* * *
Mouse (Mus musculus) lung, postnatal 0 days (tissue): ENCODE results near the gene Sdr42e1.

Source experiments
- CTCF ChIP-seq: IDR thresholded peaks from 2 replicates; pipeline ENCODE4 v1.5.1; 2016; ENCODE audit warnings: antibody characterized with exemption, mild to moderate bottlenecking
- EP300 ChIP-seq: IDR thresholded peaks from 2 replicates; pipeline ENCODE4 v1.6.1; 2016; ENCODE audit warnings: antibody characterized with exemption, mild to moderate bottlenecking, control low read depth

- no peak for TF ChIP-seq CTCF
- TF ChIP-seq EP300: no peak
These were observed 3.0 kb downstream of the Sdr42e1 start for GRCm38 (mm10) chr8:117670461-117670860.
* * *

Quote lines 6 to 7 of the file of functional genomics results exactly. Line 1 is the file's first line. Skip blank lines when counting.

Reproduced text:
- TF ChIP-seq EP300: no peak
These were observed 3.0 kb downstream of the Sdr42e1 start for GRCm38 (mm10) chr8:117670461-117670860.